Significant racial and ethnic differences in diagnostic imaging rates exist among children receiving care in pediatric EDs across the United States, Jennifer R. Marin, MD, of the University of Pittsburgh Medical Center Children’s Hospital of Pittsburgh, and associates reported.
Specifically, visits with non-Hispanic Black and Hispanic patients less frequently included radiography, CT, ultrasonography, and MRI than those of non-Hispanic White patients. The findings persisted across most diagnostic groups, even when stratified according to insurance type, Marin and colleagues reported in a multicenter cross-sectional study in JAMA Network Open.
The authors collected administrative data from the Pediatric Health Information System on 44 tertiary care children’s hospitals in 17 major metropolitan areas across the United States. They evaluated a total of 13,087,522 ED visits by 6,230,911 patients that occurred between Jan. 1, 2016, and Dec. 31, 2019. Of these, 28.2% included at least one imaging study. Altogether, 33.5% were performed on non-Hispanic White children, compared with just 24.1% of non-Hispanic Black children (adjusted odds ratio, 0.82) and 26.1% of Hispanic children (aOR, 0.87). After adjusting for relevant confounding factors, non-Hispanic Black and Hispanic children were less likely to have any imaging at all during their visits.
“Our findings suggest that a child’s race and ethnicity may be independently associated with the decision to perform imaging during ED visits,” Marin and associates said, adding that “the differential use of diagnostic imaging by race/ethnicity may reflect underuse of imaging in non-Hispanic Black and Hispanic children, or alternatively, overuse in non-Hispanic White children.”
Overuse vs Underuse: Racial Bias or Parental Anxiety?
Overuse of imaging carries its own risks, but underuse can lead to misdiagnosis, the need for additional care, and possibly worse outcomes in the long run, Marin and colleagues explained. “Although we were unable to discern underuse from overuse using an administrative database, it is likely that much of the imaging in White children is unnecessary.”
Higher parental anxiety was just one of the explanations the authors offered for excessive imaging in White children. Especially in cases of diagnostic imaging for head trauma, one survey of adult ED patients showed that the peace of mind CT offers with its more definitive diagnosis was worth the additional possible risk of radiation.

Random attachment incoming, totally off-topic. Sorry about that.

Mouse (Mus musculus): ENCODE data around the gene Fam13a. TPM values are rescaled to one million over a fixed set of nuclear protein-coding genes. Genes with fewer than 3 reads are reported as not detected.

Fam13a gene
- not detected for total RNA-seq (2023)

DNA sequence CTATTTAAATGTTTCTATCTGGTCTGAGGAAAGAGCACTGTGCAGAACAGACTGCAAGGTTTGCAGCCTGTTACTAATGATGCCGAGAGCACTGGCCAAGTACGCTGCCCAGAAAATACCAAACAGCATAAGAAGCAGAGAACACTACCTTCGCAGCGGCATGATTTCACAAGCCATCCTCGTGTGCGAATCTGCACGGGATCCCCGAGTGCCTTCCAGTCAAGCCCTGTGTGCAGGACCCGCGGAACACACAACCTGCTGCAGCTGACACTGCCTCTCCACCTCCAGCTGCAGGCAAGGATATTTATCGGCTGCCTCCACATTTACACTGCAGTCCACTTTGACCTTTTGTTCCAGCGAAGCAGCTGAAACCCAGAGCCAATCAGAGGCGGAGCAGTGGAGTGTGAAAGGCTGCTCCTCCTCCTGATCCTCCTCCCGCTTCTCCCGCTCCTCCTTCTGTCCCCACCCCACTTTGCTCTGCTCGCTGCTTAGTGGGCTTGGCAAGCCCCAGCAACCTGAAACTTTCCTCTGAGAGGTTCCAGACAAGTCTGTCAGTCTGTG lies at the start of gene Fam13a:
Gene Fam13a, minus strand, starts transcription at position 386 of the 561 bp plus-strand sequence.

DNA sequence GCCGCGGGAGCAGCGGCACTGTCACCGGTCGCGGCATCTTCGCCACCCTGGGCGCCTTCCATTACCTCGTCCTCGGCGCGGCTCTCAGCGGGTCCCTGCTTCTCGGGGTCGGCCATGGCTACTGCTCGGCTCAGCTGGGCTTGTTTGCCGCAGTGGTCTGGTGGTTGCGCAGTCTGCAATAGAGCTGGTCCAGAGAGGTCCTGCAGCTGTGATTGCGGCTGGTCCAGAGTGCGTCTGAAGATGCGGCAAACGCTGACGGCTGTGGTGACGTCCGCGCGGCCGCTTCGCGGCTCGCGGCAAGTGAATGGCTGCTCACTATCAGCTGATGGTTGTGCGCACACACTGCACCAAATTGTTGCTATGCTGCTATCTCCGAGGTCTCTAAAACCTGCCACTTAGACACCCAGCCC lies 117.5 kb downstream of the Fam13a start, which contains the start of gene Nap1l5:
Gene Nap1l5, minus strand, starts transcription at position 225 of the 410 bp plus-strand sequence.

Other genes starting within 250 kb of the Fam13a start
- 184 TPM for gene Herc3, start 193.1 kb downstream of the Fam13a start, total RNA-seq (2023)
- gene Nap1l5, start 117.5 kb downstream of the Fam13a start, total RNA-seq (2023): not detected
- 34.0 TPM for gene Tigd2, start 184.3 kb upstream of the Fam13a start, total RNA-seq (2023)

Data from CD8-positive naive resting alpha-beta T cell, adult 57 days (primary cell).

Language barriers in non–English-speaking patients may also affect likelihood of testing as part of an ED visit.
Implicit physician racial bias, which can be amplified under the stress of working in an ED, can affect patient interactions, treatment decisions and adherence, and ultimately overall health outcomes, the authors noted. The goal in ensuring parity is to routinely follow clinical guidelines and use objective scoring tools that minimize subjectivity. At the institutional level, internal quality assurance evaluations go a long way toward understanding and limiting bias.
Historically, White patients are more likely than minority patients to have a medical home, which can influence whether ED physicians order imaging studies and whether imaging of White patients may have been triggered by a primary care physician referral, Marin and associates said.
In an accompanying editorial, Anupam B. Kharbanda, MD, said these findings are “consistent with decades of previous research documenting inequalities in health care delivery … [and] must be examined in the context of inequities within the social framework of a community.”
Going Back to the Drawing Board
“Physicians, researchers, and health care leaders must partner with the communities they serve to develop and implement interventions to address these substantial inequities in care,” said Kharbanda, pediatric emergency medicine physician at Children’s Minnesota Hospital, Minneapolis. As previous studies have demonstrated, implicit bias and antiracism training are needed to help physicians develop empathy so they are better equipped to help patients and families in a multicultural environment. Partnering with community-based organizations to ensure that care is more community centered, as has been done successfully within the Kaiser Permanente health system, for example, and employing a more diverse workforce that mirrors the populations cared for will go a long way.
Citing a 1966 speech of the late Martin Luther King, Jr., in which he said: “Of all the forms of inequality, injustice in health care is the most shocking and inhumane,” Kharbanda urged clinicians to not only hear but believe these words and act on them by working in partnerships with the communities they serve.
In a separate interview, Walter Palmer, MD, pediatric emergency medicine fellow at Children’s National Medical Center, Washington, noted: “This study’s findings are disappointing and yet not at all unexpected, as the authors convincingly identify yet another step at which patients of color are treated unequally in the U.S. health care system. It highlights a frightening truth: That we are all at risk of letting invisible implicit biases impact our clinical decision-making process. This is especially true in the busy emergency department environment, where pressure to make swift decisions regarding diagnostic workup and management invites the influence of imperceptible biases. It is now incumbent upon us as health care providers to monitor our personal and departmental patterns of practice for areas in which we can improve racial health equity and become advocates for the children and families who entrust us with their care.”
The authors reported multiple financial disclosures. Kharbanda and Palmer had no conflicts of interest and reported no disclosures.
This article originally appeared on MDedge.com, part of the Medscape Professional Network.